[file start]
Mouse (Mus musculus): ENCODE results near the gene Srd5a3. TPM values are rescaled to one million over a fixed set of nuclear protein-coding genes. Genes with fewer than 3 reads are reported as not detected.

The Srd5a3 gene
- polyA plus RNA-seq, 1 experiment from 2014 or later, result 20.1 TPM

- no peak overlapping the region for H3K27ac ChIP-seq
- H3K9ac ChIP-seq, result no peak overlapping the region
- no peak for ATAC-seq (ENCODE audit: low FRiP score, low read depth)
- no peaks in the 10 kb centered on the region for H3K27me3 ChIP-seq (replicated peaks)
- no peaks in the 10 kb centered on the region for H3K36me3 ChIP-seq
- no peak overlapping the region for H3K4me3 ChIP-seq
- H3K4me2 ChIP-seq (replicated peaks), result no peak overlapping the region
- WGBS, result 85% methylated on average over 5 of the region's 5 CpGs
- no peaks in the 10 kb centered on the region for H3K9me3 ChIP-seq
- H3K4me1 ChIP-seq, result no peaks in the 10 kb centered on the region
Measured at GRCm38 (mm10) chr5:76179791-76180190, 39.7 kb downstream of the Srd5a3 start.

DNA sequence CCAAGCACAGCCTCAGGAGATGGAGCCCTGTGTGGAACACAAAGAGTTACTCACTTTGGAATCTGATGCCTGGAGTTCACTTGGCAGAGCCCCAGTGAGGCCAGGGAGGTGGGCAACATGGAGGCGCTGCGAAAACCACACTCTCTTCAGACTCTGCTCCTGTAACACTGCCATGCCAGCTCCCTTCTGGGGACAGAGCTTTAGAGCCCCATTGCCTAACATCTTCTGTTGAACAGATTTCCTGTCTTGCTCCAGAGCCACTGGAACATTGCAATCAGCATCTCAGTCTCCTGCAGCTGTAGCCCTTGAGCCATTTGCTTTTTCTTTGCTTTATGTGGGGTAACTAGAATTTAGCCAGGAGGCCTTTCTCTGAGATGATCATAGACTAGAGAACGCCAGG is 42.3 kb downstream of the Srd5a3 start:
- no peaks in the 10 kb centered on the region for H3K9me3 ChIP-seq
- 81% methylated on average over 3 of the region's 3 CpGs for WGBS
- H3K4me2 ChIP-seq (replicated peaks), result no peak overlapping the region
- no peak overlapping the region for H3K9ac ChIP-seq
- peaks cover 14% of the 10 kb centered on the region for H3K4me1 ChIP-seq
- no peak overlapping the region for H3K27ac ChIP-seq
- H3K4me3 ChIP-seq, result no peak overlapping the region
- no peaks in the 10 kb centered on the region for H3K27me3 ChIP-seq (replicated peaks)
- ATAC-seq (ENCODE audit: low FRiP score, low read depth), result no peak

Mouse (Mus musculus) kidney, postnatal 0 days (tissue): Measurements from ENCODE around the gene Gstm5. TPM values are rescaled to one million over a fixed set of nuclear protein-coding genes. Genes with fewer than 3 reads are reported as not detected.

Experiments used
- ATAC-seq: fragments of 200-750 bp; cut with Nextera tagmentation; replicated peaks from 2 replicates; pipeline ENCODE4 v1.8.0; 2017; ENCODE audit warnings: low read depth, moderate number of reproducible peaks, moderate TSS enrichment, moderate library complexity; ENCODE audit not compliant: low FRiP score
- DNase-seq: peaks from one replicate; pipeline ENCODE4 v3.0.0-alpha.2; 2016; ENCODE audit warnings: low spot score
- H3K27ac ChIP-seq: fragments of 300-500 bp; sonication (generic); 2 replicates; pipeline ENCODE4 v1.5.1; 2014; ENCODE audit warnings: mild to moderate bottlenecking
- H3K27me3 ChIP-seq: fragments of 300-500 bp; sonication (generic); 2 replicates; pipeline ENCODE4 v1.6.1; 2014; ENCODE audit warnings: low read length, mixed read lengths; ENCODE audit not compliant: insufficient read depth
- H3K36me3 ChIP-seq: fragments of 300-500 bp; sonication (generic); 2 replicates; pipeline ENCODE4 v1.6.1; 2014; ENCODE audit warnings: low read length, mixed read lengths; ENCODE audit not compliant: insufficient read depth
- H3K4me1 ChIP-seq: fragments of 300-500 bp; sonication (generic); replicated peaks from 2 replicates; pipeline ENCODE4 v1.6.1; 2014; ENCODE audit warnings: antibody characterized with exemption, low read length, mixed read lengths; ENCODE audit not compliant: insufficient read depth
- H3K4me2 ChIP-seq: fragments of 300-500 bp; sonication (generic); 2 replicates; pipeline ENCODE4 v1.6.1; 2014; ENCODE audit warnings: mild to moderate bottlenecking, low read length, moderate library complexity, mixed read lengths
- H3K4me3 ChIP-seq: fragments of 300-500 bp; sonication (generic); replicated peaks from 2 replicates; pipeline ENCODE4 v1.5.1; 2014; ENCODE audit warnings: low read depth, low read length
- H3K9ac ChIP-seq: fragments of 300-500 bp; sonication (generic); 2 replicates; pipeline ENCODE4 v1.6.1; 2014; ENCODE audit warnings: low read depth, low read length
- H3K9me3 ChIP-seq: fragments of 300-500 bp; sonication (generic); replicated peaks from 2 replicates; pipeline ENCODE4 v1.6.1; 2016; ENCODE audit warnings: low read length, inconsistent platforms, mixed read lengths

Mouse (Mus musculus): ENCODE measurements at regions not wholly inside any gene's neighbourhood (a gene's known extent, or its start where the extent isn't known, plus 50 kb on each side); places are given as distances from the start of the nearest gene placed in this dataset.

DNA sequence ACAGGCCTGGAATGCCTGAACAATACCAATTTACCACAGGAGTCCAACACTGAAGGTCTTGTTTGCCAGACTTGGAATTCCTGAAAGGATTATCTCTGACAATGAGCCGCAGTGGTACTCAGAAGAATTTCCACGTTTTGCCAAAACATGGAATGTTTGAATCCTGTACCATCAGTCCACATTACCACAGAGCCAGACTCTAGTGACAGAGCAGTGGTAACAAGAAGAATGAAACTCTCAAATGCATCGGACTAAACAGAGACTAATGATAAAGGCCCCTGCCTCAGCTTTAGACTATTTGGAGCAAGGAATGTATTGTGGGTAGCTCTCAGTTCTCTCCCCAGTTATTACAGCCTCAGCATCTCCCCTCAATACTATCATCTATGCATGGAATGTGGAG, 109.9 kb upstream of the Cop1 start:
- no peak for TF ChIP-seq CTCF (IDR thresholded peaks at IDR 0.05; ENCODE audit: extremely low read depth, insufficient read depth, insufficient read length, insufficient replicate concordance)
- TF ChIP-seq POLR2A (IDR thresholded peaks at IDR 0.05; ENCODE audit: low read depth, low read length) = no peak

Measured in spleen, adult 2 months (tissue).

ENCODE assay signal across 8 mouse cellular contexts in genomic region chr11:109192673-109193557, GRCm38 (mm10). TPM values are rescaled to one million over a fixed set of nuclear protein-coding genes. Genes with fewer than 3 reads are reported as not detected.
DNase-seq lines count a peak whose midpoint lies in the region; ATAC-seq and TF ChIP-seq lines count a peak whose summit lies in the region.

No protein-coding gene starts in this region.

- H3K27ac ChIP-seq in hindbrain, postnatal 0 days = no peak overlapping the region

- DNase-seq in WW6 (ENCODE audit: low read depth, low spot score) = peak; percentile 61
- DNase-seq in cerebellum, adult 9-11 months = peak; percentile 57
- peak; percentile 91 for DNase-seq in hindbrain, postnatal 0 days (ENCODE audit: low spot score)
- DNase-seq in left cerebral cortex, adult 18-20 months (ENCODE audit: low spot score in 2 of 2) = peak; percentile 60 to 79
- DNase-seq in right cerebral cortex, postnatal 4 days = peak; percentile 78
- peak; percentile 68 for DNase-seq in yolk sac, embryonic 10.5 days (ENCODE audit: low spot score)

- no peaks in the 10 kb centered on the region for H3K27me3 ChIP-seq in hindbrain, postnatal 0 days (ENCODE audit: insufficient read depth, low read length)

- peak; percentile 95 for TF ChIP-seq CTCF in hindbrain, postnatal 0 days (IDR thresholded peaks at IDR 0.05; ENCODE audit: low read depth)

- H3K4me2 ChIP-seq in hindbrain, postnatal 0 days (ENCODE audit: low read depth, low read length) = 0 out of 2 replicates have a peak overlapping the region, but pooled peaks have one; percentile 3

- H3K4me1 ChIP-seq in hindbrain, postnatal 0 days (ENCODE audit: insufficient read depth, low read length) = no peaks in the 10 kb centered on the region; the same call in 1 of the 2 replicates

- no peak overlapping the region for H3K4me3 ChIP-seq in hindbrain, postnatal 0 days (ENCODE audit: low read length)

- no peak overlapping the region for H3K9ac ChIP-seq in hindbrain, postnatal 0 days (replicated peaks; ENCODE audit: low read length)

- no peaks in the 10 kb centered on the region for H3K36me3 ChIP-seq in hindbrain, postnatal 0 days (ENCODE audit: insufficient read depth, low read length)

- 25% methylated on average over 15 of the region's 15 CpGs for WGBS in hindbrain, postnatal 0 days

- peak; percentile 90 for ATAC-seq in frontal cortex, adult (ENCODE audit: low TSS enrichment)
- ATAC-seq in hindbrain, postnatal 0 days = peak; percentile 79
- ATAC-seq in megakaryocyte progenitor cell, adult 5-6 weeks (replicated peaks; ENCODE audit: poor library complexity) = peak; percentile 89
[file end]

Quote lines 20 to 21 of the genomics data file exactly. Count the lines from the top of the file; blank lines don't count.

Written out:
- peaks cover 14% of the 10 kb centered on the region for H3K4me1 ChIP-seq
- no peak overlapping the region for H3K27ac ChIP-seq